We trooped back into DRO’s room. “Sincere regret” became “unconditional apology”. I thought with that everything would be over. Not yet. The DRO asked us to wait in the other chamber. Some fifteen minutes later we were once again summoned. She produced a copy of the statement earlier issued by Perumal Murugan offering to change the name of the place and delete the offending portions in the next edition and to take back the unsold copies. I pointed out that that was given under compulsion in the face of hartal threat earlier. Since the said statement had been ignored and a hartal was held, there was no point in relying on it. But the police and the District Administration insisted that we incorporate those portions also. I could see that Perumal Murugan was literally crumbling within. He literally was on the edge of frustration. He said “write anything, do anything, I accept”. I tried to pacify him but it was of no avail.

During the talks, I became a little emotional and requested the DRO to see from the point of writer’s freedom. She raised her voice and told me that I as an advocate could say anything and walk away. Perumal Murugan has to stay in Namakkal. When I told her not to raise her voice, she told me to leave the place if I wanted. The police did not support Perumal Murugan even a wee bit. The District Administration totally let him down. According to them it was a pure law and order issue. Literary freedom and Article 19 (1) (a) of the Constitution were remote concerns.

I dropped Perumal Murugan in his house and returned to Madurai. My heart was heavy. I could not come to terms with myself. Should I have walked out and taken Perumal Murugan along? Or should we not have attended the peace talks at all? Was it a tactical mistake to have gone there in the first instance? There are no easy answers. Perumal Murugan was clearly uncomfortable being away from his soil. The “exile” was actually draining his spirits. That the exile itself was engineered by the police makes things worse. The District Administration was not willing to stand up by him.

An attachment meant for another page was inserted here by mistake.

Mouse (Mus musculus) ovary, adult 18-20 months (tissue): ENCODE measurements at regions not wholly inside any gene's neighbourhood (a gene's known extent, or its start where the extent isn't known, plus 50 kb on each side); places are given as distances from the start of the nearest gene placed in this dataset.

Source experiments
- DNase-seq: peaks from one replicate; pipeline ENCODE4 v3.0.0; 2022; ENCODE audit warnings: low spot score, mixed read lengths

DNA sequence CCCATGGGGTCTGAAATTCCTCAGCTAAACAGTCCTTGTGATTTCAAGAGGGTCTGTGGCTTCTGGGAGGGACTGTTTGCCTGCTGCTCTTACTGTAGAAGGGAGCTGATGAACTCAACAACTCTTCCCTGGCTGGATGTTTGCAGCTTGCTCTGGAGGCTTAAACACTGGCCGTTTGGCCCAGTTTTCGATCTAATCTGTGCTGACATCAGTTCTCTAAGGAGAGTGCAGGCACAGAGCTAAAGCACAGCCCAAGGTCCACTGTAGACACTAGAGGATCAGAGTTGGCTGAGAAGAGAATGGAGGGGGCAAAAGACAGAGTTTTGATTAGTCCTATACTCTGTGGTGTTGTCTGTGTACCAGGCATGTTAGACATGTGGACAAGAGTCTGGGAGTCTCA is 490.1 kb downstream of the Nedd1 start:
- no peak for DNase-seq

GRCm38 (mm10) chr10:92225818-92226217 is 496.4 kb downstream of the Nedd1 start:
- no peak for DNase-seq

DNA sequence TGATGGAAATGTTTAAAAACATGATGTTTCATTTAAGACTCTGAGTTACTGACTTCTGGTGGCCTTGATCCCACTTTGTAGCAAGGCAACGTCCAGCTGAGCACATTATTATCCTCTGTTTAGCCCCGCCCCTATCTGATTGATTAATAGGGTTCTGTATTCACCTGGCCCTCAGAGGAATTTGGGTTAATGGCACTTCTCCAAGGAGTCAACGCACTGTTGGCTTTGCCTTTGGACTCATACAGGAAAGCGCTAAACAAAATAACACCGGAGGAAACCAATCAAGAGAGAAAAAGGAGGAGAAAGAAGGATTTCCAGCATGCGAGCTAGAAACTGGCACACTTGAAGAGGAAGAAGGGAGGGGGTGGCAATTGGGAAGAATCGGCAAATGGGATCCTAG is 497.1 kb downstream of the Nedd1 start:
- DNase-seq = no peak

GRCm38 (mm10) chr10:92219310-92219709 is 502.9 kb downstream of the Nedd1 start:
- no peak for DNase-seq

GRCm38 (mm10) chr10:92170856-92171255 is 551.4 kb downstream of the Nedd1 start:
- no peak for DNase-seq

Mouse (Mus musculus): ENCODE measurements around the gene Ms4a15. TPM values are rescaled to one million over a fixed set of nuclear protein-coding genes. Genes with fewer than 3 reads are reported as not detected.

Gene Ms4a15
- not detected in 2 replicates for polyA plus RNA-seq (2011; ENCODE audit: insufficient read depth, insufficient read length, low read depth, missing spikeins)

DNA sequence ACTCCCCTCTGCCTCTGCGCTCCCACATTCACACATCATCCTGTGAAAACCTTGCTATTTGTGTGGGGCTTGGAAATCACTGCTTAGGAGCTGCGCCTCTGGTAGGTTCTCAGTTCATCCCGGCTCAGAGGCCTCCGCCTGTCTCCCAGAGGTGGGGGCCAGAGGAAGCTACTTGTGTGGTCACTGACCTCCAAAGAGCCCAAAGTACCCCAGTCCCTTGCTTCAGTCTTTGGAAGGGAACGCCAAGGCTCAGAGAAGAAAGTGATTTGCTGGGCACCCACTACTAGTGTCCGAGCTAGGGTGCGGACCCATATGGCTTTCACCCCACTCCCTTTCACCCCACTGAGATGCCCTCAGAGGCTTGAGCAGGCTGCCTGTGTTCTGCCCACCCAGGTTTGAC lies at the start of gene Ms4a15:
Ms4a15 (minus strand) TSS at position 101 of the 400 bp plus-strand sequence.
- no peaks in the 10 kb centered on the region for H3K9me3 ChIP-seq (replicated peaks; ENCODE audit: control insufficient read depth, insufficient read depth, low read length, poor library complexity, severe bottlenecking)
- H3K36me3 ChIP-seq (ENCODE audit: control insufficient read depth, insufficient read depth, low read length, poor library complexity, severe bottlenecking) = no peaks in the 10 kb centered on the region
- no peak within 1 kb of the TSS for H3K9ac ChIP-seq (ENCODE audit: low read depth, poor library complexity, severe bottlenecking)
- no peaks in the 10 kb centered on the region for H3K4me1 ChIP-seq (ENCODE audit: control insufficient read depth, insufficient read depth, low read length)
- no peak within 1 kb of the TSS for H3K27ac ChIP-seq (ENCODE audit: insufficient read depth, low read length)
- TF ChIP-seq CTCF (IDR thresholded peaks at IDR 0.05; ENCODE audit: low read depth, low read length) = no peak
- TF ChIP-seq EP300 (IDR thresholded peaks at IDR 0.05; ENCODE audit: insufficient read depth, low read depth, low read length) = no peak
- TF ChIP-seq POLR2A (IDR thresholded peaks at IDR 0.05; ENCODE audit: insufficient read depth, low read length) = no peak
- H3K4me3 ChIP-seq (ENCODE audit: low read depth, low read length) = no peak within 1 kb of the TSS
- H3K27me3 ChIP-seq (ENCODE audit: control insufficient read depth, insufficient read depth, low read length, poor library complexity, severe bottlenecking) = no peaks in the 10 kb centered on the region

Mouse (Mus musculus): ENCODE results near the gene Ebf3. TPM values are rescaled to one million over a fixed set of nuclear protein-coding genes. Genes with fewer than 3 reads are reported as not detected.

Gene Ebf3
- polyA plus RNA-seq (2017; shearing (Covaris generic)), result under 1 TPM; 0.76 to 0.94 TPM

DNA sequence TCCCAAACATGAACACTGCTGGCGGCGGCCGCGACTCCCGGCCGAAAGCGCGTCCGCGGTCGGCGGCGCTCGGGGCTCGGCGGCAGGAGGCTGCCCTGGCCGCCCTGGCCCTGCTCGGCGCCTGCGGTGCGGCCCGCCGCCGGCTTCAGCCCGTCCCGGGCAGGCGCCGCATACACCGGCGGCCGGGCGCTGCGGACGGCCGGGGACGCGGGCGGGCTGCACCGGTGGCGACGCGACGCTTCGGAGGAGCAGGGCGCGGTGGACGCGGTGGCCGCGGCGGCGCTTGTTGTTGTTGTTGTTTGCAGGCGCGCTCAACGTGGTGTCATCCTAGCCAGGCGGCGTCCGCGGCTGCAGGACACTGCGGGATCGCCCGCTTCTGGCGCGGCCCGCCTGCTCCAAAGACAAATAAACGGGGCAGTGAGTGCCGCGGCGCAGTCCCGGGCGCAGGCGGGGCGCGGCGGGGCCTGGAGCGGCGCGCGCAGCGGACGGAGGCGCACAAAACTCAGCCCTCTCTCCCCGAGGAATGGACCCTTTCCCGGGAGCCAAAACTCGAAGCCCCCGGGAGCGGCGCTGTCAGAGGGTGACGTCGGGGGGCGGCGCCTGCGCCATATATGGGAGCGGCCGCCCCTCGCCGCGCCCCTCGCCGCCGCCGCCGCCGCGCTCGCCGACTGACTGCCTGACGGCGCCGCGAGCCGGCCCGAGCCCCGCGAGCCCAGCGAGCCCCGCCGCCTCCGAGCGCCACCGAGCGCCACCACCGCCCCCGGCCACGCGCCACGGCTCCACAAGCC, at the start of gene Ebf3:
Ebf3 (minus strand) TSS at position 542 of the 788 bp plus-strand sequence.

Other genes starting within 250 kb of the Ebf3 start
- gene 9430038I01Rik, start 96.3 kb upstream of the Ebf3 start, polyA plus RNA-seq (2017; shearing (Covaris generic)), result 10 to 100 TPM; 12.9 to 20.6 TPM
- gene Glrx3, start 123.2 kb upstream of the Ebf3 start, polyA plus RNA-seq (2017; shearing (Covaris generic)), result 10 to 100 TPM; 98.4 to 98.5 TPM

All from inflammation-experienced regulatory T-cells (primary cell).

True there was a big support for Perumal Murugan in the media. But the field reality was different. The man and his wife are both employed in Namakkal. They have their roots in Thiruchengode. They just couldn’t stand the thought and reality that the entire town could go against them. The hartal was total and complete. In such circumstances, we had virtually no options. Perumal Murugan did not have the inner wherewithal to brave things out. M.F. Hussain can travel all over the world. But even he had to exile himself from the place of contention. But Perumal Murugan could not do so. He has to be in Namakkal unless he and his wife are favoured with an order of administrative transfer to Chennai.

I was told that the entire campaign against Perumal Murugan has been engineered by certain Hindu outfits. When I spoke to several responsible leaders, all of them told me that they have nothing to do with the agitation against Perumal Murugan. I could only conclude that elements similar to “non-state actors” are on the prowl. Quite a few loose cannons appear to have coalesced together. The persons who signed in the peace minutes had no organizational backing. Caste and religion make a deadly cocktail. Only a strong administration could have dealt with them. It did not. On the other hand, Perumal Murugan was simply thrown to the wolves. Casting pearls before the swine is a futile exercise. But to deadlier beasts, creative freedom is an easy meat.”